John Elder Robison, author of Be Different, answers Ten Terrifying Questions

The Booktopia Book Guru asks

John Elder Robison

author of Be Different and Look Me In The Eyes

Ten Terrifying Questions

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1. To begin with why don’t you tell us a little bit about yourself – where were you born? Raised? Schooled?

I was born in Athens Georgia, while my parents attended the University of Georgia. I was raised on both coasts of the United States as my dad attended graduate school before settling as a Professor of Philosophy in Amherst, Massachusetts

I attended various schools before ending up in Amherst High School, from which I was ejected in the tenth grade. I remained a proud and defiant high school dropout until 2008, when the Monarch School of Houston, Texas, gave me an honorary diploma.

Beyond that, I pretty much schooled myself. I was lucky my father was a college professor, and I had the run of the schools where he taught.

2. What did you want to be when you were twelve, eighteen and thirty? And why?

I have had a love of machines all my life. I started tinkering with my grandfather’s farm machinery at twelve, and a few months later, my parents gave me a computer kit that sparked an interest in electronics.

Those two interests have shaped me, all my life. I had several successful careers in electronics including being on the road with KISS and Pink Floyd’s sound company, and I founded Robison Service, my specialty auto restoration company. We specialize in Land Rover, Rolls Royce, and Bentley motorcars.

3. What strongly held belief did you have at eighteen that you do not have now?

At eighteen I thought I was defective. Now I realize I am just different. I believe millions of young people today have that same defective feeling, and that’s one of the reasons I wrote this newest book.

4. What were three big events – in the family circle or on the world stage or in your reading life, for example – you can now say, had a great effect on you and influenced you in your career path?

Boy . . . there have been so many events . . .  my parents giving me that computer kit . . .  the birth of my son, Cubby . . .  seeing the audiences applaud my creations with KISS . . .  learning about autism and Asperger’s . . .  learning how to make friends . . .  getting married, and getting divorced. The list is long; far more than three.

5. Considering the innumerable electronic media avenues open to you – blogs, online newspapers, TV, radio, etc – why have you chosen to write a book? Aren’t they obsolete?

I wrote a book because books are the most effective to deliver a message that’s sixty or seventy thousand words in length and does not require pictures. Books are still (and will remain) the best way to present complex concepts.

You ask if books are obsolete. Let me give you an example by way of answer. My book is published by Random House, but the American edition is printed by an outfit called Berryville Graphics in a small town in Virginia. Berryville Graphics is only one of a number of book printers in the USA, and they print – in that one plant – one hundred and twenty MILLION books per year. Anyone who suggests that is an obsolete market, is nuts.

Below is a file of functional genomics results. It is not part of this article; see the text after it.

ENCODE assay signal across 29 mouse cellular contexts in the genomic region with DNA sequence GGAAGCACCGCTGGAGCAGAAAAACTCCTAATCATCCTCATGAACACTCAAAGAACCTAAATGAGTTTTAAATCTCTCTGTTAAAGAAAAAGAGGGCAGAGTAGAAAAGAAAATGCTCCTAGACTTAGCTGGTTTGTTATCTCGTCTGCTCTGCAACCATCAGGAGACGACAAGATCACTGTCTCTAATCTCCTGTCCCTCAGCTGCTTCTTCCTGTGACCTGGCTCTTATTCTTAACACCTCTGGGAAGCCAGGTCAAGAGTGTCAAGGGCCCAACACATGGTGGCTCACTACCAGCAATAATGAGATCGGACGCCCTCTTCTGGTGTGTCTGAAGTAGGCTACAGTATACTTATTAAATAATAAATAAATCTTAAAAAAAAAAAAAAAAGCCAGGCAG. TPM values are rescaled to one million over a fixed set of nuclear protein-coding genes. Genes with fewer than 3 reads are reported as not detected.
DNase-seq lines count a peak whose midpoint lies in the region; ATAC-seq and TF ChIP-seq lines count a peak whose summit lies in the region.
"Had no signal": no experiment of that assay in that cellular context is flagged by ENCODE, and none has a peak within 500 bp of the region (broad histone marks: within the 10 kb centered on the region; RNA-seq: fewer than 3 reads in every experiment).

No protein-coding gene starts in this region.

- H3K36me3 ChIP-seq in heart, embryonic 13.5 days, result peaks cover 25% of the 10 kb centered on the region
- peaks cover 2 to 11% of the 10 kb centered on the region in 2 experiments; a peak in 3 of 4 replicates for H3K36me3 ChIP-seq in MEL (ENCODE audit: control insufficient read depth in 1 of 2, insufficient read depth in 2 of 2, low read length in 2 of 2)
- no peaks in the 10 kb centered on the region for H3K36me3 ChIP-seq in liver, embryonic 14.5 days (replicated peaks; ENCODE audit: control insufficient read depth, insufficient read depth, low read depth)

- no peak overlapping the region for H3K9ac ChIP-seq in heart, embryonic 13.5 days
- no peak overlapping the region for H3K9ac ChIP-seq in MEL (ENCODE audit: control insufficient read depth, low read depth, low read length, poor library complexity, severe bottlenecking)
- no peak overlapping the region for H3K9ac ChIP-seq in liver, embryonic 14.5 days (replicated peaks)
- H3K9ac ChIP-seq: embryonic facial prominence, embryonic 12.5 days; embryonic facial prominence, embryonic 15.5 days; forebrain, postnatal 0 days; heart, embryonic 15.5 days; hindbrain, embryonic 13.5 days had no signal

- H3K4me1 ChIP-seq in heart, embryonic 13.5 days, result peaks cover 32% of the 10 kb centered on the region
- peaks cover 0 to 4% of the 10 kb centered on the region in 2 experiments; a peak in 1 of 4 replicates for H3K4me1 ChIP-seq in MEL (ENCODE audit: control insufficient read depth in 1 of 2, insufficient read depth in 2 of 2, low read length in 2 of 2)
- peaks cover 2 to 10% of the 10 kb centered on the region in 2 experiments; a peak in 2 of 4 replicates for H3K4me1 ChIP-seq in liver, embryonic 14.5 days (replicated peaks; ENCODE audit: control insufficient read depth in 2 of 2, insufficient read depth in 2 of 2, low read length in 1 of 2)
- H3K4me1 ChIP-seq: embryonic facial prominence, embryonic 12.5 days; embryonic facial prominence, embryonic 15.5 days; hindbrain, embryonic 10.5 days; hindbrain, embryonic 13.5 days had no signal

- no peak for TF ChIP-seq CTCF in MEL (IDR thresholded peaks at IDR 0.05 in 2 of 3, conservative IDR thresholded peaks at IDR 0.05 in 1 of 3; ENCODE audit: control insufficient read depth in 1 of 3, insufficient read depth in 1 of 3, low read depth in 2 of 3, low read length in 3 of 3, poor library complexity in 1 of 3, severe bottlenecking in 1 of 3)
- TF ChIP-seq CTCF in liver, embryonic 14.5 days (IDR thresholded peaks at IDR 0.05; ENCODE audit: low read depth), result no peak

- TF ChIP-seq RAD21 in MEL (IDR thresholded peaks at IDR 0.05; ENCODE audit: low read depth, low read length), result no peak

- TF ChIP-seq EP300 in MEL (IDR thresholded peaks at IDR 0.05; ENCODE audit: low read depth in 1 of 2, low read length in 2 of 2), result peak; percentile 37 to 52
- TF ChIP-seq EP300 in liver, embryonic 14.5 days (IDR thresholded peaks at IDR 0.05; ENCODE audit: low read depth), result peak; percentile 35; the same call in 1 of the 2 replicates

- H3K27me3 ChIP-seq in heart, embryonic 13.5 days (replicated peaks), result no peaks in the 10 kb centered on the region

Will e books grow? Sure. Will more people read online? Sure. But there is always a place for the printed book.

In the final analysis, people can read or watch my stories in many mediums, and the message delivered remains the same.

6. Please tell us about your latest book…

The jacket copy sums it up better than I can. I am a writer, not a marketer. It’s a collection of stories that illustrate how I confronted the challenges of autism and Aspergers in order to minimize my disabilities, maximize my gifts, and build the best life I could. I show readers how they, too, can do the same thing.

7. If your work could change one thing in this world – what would it be?

I want young people to know that life gets better as we get older, and I want to increase understanding and acceptance of people who are different, like me.

8. Whom do you most admire and why?

I admire Colonel Albert Ferguson, the little-known Australian sheep rancher who invented the Ferguson Hair Counter, an invention second only to Eli Whitney’s cotton gin in its impact on wool production and cotton farming in the nineteenth century.

9. Many people set themselves very ambitious goals. What are yours?

I am coming to your country soon, and I am keenly aware that you are home to some of the world’s deadliest snakes, its most dangerous crocodiles, and its vastest deserts. My goal is to survive and prosper during my trip Down Under so that I can someday visit Tasmania and New Zealand.

10. What advice do you give aspiring writers?

Attention spans are shrinking with every generation. The future is tight and compact information and stories, 200 characters at a time. Figure out how to tell stories that way, and how to make millions doing it, and you will be all set.

John Elder Robison, thank you for playing.

You’re welcome

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